Empowerment is an idea whose time has come because the people will accept nothing less was a thread that ran through the speeches of not just Mr Gandhi but also the party president Sonia Gandhi and Prime Minister Manmohan Singh. In his own words, Mr Gandhi did not confine himself to just what people wanted to hear but what needed to be said. The themes of the meet were corruption, disempowerment, the need to respond to a young-and-impatient population and the need to devolve power. The Congress's election plank, at least for now, would seem to be its ambitious Aadhaar project and its cash transfer scheme. Despite listing out where the power structure had gone wrong over the years, Mr Gandhi reiterated that he was optimistic. The renunciation of power and the corrupting influence of power were recurring themes in his speech, which veered to the emotional in the end. In a departure for the reclusive family, Mr Gandhi spoke movingly of his onerous responsibility and recalled his father's pain and grief after the death of Indira Gandhi. And most uncharacteristically, he spoke of his mother's tears after his elevation to the new post.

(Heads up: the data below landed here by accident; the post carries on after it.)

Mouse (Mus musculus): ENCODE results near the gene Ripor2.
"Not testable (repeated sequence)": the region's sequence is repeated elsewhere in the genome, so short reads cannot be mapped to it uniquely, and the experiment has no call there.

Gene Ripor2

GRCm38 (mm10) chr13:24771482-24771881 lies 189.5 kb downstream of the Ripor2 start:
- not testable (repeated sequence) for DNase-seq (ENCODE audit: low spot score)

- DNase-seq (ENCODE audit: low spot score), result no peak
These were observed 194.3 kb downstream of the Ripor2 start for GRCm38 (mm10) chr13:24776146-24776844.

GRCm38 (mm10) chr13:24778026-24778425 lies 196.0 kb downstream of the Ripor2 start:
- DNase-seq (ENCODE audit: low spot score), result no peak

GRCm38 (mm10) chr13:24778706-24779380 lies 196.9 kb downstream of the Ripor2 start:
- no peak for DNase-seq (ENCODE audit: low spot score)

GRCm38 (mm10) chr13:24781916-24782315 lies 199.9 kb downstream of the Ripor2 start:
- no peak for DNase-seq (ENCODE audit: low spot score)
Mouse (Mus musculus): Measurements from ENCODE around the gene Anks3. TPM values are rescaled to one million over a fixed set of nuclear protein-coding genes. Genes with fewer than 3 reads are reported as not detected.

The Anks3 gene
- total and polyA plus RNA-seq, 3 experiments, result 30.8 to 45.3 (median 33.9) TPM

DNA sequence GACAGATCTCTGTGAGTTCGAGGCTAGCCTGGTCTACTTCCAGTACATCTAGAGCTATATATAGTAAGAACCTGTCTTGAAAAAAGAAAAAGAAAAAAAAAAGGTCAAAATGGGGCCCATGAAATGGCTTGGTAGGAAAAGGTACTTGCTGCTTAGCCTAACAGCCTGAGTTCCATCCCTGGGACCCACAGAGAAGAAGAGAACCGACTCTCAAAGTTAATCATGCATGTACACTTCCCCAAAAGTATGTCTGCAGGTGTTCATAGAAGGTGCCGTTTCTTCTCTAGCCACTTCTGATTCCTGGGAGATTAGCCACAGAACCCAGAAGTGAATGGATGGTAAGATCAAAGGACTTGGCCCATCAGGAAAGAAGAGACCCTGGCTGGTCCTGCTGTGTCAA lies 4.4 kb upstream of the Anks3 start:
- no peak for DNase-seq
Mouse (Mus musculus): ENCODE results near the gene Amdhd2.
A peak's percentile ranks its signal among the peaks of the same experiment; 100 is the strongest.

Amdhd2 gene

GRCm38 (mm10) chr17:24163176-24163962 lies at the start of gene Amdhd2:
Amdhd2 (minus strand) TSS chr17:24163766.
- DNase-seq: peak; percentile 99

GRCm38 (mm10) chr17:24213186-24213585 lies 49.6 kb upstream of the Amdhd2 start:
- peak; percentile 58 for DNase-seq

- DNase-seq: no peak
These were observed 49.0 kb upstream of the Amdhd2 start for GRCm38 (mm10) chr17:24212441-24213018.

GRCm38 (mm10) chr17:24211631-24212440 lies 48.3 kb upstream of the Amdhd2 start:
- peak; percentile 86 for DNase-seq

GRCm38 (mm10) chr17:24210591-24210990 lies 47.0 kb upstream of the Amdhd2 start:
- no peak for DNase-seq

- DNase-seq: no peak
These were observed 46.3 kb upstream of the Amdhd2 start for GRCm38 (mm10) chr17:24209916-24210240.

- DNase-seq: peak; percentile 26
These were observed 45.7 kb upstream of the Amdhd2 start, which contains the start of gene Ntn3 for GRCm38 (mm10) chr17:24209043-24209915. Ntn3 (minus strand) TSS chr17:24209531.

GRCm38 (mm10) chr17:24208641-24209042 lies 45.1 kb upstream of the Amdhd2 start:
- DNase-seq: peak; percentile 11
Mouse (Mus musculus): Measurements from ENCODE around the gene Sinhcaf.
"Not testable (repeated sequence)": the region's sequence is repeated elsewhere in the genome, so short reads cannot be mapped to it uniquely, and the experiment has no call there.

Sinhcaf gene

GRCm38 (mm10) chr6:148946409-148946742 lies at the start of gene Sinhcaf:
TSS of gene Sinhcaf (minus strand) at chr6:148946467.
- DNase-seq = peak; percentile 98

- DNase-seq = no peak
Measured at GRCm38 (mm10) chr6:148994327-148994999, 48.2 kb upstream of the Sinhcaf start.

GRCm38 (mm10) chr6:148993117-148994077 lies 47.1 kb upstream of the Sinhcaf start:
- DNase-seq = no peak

While the Jaipur meeting went according to script, the task before the party now is enormous. In many states, the Congress is not in the reckoning at all. But for the party, this is a sign that a younger generation of leaders will now come to the fore and bring in a new and inclusive style of functioning. If this means that the Grand Old Party can reinvent and re-energise itself, its opponents certainly have something to worry about. The Congress's invitation to new allies too will give at least the BJP a few sleepless nights. While it is too early to say that it will be Rahul Gandhi versus Narendra Modi in 2014, the Congress party seems to have its roadmap ready on many important issues. And after a long time, the Congress seems to be full of beans as it goes into election mode.